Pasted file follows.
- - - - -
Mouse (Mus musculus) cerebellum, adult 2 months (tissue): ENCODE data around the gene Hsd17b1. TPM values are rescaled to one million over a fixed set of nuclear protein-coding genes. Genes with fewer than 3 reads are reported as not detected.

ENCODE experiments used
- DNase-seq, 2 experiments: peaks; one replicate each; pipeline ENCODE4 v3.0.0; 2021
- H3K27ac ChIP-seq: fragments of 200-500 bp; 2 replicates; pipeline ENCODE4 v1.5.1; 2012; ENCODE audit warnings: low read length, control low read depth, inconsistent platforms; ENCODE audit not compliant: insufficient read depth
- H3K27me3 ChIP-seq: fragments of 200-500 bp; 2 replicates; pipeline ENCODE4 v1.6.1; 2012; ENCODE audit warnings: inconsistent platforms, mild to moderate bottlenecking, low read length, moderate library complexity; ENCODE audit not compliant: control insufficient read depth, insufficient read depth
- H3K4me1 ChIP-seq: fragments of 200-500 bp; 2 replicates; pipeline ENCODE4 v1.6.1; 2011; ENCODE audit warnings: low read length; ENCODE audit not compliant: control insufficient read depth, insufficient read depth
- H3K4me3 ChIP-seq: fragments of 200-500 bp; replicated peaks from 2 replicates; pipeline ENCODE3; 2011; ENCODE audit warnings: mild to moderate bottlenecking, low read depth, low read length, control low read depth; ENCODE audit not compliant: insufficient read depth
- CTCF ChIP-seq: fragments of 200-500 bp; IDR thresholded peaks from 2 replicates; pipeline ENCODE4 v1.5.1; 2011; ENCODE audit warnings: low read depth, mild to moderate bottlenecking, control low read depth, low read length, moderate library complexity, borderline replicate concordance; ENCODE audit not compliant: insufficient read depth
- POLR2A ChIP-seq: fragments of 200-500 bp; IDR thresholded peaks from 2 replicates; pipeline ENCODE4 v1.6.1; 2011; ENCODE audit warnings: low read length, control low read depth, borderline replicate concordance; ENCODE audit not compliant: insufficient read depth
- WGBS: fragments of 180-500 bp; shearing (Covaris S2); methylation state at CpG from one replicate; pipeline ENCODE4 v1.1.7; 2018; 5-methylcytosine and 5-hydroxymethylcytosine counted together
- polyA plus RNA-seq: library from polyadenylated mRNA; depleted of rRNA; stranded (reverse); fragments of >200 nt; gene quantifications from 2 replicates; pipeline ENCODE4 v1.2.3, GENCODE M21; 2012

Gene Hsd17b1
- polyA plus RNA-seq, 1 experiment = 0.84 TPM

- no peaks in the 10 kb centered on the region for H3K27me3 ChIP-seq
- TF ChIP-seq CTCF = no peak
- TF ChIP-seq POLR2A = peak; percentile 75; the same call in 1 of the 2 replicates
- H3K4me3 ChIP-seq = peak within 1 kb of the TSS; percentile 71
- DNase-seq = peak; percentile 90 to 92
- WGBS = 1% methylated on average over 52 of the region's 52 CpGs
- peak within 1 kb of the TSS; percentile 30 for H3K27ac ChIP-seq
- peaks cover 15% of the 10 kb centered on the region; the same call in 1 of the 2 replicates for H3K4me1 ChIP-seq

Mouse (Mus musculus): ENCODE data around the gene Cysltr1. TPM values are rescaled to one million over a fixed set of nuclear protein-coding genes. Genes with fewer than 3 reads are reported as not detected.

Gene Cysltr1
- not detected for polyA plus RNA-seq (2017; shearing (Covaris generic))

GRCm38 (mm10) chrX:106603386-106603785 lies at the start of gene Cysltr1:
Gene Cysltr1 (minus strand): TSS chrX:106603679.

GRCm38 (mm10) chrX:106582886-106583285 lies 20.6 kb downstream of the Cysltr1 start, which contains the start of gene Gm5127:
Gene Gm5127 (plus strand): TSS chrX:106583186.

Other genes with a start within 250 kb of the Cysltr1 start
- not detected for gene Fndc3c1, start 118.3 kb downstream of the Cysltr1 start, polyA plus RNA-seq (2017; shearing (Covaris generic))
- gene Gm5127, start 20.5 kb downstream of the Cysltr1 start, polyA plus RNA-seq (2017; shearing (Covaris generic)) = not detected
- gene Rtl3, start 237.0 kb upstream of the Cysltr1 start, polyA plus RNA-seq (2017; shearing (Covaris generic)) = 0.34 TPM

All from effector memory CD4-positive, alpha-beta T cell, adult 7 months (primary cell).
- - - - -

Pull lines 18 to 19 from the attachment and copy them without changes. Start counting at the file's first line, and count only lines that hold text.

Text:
- DNase-seq = peak; percentile 90 to 92
- WGBS = 1% methylated on average over 52 of the region's 52 CpGs